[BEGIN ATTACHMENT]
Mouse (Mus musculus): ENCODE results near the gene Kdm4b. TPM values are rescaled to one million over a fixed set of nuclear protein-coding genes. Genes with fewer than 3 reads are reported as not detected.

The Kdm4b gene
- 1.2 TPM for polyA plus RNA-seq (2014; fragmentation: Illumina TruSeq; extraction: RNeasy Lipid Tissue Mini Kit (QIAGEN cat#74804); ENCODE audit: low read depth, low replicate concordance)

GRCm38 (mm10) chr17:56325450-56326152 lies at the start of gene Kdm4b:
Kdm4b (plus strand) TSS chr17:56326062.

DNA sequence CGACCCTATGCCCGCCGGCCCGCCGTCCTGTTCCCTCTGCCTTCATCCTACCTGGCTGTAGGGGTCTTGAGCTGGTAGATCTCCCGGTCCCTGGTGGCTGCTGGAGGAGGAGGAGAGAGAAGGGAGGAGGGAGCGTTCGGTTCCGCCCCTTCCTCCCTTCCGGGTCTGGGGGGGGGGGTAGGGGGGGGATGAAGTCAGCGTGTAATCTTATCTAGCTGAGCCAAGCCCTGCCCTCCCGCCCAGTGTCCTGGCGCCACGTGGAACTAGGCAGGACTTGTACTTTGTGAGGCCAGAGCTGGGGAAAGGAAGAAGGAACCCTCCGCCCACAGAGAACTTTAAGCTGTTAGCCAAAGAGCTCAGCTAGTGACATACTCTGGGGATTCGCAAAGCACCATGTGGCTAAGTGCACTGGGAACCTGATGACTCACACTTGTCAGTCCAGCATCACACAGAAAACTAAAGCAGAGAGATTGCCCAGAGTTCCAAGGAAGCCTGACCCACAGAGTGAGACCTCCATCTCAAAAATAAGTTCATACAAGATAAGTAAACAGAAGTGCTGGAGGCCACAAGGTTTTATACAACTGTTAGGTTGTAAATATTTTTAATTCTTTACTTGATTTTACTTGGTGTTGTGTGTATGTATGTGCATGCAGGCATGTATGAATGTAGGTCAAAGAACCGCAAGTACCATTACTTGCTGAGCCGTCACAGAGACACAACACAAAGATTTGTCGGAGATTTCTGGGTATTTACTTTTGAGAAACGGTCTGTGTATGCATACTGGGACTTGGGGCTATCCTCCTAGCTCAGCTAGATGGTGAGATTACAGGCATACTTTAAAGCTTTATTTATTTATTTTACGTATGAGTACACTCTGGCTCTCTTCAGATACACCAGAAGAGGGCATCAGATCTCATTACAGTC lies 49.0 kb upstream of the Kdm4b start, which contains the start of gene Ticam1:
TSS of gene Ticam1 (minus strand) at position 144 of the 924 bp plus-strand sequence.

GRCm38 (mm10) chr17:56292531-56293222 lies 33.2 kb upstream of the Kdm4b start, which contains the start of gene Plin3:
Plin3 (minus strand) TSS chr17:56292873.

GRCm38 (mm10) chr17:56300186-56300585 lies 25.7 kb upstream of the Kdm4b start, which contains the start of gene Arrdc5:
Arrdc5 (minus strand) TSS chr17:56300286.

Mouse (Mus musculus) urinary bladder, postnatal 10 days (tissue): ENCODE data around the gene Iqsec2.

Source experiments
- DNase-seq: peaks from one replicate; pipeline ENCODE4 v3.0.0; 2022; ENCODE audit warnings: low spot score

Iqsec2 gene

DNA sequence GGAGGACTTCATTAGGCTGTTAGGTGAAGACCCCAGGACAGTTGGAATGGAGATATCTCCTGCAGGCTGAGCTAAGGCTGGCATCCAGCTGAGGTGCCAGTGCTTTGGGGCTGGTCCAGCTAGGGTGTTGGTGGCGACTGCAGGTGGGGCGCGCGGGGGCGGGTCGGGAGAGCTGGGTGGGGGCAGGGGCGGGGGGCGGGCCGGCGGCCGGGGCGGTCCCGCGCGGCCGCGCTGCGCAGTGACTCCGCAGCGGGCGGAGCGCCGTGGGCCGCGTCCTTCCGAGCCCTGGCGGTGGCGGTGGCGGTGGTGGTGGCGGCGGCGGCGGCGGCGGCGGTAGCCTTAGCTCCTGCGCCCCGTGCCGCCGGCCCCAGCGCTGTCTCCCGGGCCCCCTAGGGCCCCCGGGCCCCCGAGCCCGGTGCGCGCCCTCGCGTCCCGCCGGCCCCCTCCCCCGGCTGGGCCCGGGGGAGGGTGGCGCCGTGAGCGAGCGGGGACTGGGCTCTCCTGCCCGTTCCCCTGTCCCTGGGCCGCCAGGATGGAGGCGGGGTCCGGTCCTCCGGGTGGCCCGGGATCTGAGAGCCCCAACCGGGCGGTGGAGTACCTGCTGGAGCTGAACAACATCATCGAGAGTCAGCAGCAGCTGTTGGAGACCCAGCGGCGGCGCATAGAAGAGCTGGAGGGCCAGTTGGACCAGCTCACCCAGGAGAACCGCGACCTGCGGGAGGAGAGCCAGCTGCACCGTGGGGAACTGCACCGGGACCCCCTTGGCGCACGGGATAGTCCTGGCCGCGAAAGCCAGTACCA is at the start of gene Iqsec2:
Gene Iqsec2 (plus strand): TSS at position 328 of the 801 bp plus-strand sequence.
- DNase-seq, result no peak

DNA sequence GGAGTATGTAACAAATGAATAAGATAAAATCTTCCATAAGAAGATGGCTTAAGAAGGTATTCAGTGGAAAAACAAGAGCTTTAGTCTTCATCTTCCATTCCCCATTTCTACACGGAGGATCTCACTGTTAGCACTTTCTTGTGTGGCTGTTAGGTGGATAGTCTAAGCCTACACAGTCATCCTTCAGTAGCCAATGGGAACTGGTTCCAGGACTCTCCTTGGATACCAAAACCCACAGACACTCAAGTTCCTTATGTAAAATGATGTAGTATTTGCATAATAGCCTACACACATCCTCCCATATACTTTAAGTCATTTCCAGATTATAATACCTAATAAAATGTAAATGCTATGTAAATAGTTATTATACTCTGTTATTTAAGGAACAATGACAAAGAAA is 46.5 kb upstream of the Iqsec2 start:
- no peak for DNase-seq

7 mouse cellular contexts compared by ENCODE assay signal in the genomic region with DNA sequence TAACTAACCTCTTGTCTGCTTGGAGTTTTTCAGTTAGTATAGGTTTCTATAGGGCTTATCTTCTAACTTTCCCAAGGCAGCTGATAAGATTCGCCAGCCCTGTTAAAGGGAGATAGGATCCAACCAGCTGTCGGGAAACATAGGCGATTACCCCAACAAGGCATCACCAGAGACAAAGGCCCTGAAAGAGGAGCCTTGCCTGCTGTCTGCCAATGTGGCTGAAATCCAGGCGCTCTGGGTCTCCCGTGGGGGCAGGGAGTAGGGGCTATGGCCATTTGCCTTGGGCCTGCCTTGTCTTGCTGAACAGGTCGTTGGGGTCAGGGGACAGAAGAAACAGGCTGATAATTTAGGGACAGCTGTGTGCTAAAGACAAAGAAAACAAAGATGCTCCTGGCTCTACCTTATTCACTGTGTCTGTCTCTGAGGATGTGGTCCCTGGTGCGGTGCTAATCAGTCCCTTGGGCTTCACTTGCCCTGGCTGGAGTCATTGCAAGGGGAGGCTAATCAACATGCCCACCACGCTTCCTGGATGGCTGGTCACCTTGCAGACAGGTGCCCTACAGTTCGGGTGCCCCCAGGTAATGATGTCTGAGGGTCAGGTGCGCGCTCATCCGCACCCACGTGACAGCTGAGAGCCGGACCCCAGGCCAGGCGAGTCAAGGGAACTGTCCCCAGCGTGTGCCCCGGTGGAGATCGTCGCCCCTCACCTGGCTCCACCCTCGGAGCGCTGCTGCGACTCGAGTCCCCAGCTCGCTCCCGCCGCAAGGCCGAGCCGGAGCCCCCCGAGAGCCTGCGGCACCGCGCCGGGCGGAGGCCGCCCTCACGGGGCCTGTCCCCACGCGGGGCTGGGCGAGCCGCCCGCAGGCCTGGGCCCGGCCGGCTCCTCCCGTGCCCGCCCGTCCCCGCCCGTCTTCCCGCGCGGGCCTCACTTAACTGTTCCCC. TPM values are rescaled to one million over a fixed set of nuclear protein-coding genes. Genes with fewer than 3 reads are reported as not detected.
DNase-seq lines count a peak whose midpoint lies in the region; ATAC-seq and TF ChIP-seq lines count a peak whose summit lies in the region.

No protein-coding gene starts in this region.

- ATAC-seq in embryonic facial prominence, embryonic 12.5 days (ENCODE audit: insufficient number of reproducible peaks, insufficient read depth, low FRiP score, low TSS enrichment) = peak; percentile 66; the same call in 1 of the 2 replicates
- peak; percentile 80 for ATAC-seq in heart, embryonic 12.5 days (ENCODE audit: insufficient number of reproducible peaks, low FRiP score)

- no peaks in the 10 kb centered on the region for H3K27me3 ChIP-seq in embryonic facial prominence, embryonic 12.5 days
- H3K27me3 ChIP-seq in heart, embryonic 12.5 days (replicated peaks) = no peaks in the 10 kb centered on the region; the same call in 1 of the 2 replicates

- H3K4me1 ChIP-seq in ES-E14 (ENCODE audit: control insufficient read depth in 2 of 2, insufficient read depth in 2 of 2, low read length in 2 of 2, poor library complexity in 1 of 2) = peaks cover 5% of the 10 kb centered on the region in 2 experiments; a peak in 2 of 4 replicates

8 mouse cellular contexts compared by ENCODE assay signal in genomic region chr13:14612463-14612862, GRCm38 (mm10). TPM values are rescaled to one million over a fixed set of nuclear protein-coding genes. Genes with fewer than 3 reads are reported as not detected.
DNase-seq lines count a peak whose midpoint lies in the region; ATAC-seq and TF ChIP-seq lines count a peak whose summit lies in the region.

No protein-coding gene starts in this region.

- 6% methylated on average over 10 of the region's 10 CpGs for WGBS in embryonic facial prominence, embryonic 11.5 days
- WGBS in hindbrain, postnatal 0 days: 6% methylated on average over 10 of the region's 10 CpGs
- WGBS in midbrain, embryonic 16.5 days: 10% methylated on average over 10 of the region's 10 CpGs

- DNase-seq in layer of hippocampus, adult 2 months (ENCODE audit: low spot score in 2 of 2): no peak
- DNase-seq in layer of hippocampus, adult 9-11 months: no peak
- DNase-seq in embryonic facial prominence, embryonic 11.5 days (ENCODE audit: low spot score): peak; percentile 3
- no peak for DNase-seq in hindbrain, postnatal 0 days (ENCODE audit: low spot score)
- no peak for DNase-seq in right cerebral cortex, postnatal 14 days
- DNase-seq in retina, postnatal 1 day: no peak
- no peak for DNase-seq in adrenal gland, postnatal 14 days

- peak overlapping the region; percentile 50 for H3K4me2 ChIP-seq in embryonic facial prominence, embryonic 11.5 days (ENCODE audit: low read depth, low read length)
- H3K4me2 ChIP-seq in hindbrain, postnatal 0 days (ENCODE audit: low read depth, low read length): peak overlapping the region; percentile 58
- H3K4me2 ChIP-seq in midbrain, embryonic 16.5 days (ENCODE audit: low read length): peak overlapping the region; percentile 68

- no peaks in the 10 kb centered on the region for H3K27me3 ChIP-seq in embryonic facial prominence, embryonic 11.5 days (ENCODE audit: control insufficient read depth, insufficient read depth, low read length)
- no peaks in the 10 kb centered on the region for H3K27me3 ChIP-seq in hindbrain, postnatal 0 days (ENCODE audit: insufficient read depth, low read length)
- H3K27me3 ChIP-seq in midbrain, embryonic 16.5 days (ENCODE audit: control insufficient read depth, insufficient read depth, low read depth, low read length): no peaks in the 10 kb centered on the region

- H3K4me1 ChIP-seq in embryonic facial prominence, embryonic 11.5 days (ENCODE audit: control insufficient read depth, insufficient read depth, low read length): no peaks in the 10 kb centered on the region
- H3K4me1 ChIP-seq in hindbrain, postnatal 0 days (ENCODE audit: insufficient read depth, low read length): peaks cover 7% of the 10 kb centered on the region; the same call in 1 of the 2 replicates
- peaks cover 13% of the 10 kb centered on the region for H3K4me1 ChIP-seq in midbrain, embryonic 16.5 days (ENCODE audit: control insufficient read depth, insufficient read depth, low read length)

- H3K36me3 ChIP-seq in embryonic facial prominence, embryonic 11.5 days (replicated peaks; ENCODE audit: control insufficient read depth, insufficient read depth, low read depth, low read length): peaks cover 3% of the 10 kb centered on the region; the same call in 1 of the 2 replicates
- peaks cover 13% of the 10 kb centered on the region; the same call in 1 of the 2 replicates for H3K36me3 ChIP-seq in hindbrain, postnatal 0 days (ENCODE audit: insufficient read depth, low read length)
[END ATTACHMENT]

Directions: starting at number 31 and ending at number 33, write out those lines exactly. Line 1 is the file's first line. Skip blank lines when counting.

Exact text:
No protein-coding gene starts in this region.

- 6% methylated on average over 10 of the region's 10 CpGs for WGBS in embryonic facial prominence, embryonic 11.5 days
- WGBS in hindbrain, postnatal 0 days: 6% methylated on average over 10 of the region's 10 CpGs